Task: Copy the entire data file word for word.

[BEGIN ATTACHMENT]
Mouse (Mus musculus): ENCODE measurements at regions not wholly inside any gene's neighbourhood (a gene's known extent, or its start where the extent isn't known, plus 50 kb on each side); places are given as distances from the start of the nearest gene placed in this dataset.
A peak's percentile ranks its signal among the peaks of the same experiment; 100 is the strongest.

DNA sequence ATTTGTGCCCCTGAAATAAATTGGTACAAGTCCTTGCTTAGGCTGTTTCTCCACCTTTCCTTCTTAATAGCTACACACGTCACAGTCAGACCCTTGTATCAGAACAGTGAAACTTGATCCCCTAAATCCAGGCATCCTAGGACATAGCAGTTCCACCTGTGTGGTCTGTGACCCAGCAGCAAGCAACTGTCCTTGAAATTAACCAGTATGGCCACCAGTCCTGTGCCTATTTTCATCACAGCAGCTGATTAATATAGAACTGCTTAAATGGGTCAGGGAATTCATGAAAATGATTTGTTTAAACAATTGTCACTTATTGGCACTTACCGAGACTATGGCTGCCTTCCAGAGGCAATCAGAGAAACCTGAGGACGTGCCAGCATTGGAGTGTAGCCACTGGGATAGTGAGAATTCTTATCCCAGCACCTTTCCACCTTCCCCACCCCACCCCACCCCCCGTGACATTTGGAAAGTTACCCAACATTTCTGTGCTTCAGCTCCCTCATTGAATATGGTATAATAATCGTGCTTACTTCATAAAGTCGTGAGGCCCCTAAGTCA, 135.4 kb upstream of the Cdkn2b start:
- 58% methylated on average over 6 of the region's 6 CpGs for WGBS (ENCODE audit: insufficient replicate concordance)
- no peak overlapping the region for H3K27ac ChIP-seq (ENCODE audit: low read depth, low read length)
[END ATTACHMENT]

Mouse (Mus musculus): ENCODE measurements at regions not wholly inside any gene's neighbourhood (a gene's known extent, or its start where the extent isn't known, plus 50 kb on each side); places are given as distances from the start of the nearest gene placed in this dataset.
A peak's percentile ranks its signal among the peaks of the same experiment; 100 is the strongest.

DNA sequence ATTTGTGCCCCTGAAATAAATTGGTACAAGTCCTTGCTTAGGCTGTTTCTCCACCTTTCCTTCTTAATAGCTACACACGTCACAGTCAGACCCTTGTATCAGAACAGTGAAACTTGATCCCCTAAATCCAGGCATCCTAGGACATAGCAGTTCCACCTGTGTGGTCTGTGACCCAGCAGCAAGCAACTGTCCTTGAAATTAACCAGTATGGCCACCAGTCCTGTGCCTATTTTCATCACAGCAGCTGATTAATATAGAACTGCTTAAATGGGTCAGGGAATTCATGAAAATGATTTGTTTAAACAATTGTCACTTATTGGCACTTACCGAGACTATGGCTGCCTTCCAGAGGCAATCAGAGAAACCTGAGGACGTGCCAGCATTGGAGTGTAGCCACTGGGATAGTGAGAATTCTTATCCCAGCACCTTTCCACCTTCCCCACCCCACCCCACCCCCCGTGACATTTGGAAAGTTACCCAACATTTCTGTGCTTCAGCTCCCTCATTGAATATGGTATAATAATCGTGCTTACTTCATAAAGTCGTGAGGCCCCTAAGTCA, 135.4 kb upstream of the Cdkn2b start:
- 58% methylated on average over 6 of the region's 6 CpGs for WGBS (ENCODE audit: insufficient replicate concordance)
- no peak overlapping the region for H3K27ac ChIP-seq (ENCODE audit: low read depth, low read length)